An internal VA investigation has not identified a link between the three positive cases and the care they received at the dental clinic, but hepatitis specialists at the Centers for Disease Control and Prevention (CDC) have conducted an analysis, called "ultradeep sequencing," according to a story in the Dayton Daily News.
The genotype sequencing should show whether the specific hepatitis strains found in the veterans are similar to those found in other veterans seen previously in the clinic who contracted the disease elsewhere. A match would seemingly prove that poor infection-control practices in the dental clinic were responsible for the spread of one patient's hepatitis infection to another.
The analysis is nearly complete, and VA officials expect results within the next few weeks, according to the story.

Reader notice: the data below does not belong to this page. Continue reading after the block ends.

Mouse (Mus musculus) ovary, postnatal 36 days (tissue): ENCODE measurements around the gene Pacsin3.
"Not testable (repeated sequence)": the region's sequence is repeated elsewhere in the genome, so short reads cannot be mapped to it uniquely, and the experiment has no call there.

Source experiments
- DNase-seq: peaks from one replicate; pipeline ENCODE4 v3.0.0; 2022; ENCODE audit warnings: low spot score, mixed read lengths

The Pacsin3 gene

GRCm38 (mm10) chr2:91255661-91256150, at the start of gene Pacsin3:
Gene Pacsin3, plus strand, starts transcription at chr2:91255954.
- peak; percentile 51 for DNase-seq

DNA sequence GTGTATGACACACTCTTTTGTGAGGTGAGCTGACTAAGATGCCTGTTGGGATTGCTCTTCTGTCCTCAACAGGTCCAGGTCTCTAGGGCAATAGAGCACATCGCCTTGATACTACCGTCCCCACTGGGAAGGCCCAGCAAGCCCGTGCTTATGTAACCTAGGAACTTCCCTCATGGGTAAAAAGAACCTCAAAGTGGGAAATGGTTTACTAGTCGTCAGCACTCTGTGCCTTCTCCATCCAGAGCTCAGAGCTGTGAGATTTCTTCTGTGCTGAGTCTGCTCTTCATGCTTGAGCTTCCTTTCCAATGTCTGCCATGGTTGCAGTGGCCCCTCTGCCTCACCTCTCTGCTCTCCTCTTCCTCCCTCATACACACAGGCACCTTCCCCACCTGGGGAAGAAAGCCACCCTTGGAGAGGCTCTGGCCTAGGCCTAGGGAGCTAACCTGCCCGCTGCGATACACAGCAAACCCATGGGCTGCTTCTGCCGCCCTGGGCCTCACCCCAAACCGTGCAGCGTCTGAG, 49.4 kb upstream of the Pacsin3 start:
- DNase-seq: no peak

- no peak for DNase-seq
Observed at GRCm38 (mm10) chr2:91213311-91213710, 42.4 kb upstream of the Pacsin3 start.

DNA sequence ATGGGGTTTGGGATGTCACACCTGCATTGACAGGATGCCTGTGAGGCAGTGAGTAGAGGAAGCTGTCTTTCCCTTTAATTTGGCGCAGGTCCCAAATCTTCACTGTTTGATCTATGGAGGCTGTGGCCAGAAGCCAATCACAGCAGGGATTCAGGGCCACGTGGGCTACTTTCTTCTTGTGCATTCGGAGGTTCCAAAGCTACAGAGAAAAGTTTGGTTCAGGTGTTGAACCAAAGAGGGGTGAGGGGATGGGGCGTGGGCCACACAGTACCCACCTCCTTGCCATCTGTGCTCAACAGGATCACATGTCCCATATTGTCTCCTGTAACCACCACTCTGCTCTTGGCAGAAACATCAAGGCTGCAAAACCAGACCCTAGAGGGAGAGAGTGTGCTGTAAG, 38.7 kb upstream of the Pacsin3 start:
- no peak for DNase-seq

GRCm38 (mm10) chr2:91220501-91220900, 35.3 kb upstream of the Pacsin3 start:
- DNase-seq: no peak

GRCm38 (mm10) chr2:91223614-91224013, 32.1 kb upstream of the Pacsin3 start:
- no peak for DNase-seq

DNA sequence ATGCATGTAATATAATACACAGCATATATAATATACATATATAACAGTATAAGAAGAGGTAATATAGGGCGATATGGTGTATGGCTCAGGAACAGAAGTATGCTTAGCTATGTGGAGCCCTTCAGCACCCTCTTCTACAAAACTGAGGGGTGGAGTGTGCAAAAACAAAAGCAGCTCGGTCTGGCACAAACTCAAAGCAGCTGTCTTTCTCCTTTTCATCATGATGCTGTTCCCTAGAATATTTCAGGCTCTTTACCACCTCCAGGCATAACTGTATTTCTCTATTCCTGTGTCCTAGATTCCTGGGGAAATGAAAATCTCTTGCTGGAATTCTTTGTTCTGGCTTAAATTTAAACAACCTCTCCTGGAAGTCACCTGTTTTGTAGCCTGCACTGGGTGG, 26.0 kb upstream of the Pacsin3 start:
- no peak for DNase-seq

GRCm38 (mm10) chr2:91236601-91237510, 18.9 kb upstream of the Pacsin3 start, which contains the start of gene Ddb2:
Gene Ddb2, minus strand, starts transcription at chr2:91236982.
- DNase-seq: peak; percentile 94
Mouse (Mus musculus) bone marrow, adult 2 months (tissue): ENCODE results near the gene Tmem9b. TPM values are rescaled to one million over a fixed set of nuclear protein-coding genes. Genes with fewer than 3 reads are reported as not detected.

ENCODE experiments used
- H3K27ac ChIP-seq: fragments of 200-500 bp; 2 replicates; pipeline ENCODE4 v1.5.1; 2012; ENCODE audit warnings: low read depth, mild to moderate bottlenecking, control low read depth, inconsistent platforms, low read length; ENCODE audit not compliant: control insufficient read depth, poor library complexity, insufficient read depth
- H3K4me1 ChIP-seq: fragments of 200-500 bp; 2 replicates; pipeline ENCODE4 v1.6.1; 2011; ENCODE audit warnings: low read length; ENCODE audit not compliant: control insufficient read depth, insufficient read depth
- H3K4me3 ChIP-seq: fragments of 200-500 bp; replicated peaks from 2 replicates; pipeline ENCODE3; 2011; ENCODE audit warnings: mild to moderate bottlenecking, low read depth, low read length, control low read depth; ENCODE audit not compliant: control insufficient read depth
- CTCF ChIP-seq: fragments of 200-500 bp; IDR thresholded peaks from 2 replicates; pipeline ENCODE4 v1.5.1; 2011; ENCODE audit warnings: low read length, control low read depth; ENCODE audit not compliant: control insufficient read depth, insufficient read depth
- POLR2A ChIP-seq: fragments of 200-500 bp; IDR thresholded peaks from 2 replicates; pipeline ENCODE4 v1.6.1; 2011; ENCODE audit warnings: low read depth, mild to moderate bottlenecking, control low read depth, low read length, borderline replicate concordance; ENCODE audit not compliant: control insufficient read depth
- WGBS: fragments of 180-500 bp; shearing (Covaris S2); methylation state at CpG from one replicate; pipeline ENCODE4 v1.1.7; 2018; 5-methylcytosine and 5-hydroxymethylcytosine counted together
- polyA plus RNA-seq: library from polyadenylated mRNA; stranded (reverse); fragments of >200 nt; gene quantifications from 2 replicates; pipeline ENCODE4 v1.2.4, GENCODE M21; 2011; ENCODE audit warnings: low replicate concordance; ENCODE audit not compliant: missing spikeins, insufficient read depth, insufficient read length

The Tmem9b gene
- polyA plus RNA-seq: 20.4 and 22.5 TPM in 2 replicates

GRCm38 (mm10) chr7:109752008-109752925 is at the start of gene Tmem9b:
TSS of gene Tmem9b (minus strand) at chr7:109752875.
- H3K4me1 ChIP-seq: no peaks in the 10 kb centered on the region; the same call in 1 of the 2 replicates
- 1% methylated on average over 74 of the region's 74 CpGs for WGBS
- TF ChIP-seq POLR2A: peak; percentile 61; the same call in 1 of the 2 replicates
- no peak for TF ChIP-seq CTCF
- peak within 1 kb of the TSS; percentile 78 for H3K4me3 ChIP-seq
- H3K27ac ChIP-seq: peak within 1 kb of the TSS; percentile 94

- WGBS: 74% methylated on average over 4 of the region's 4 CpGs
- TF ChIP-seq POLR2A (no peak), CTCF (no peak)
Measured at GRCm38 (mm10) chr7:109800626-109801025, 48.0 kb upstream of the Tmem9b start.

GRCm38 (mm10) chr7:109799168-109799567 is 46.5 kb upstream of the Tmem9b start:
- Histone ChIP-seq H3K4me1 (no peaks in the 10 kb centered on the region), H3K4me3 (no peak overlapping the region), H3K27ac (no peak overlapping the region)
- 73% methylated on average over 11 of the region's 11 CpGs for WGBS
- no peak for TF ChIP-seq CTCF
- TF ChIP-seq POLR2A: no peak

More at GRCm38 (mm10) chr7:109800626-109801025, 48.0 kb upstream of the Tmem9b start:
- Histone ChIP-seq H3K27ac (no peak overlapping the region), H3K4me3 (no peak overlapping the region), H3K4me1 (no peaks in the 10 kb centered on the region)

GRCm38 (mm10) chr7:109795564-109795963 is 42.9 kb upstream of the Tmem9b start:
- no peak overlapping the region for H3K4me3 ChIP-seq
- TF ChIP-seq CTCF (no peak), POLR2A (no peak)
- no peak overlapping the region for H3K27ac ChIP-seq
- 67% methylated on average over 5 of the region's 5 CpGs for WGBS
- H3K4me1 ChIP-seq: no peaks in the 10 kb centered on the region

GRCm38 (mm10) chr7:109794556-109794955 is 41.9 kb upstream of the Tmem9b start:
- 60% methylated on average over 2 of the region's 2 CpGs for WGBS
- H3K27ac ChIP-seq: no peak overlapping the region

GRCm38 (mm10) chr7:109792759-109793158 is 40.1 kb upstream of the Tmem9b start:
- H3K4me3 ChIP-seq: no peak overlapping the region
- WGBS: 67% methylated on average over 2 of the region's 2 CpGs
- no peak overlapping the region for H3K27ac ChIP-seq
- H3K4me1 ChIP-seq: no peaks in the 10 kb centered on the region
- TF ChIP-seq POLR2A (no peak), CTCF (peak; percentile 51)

In February 2011, the VA notified 535 veterans that they may have been exposed to hepatitis B, hepatitis C, and HIV by Dwight Pemberton, DDS, the dentist who allegedly failed to properly sterilize dental instruments between patients between 1992 and 2010. Of these, 507 have been tested. No new cases of HIV have been identified in the 535 patients, according to the VA.
A report released by the VA's Office of the Inspector General confirmed that the VAMC failed to follow infection-control policies, putting hundreds of dental patients at risk of infection for nearly 20 years.
Dr. Pemberton, 81, retired last year before the VA took disciplinary action against him. He has denied the allegations against him.
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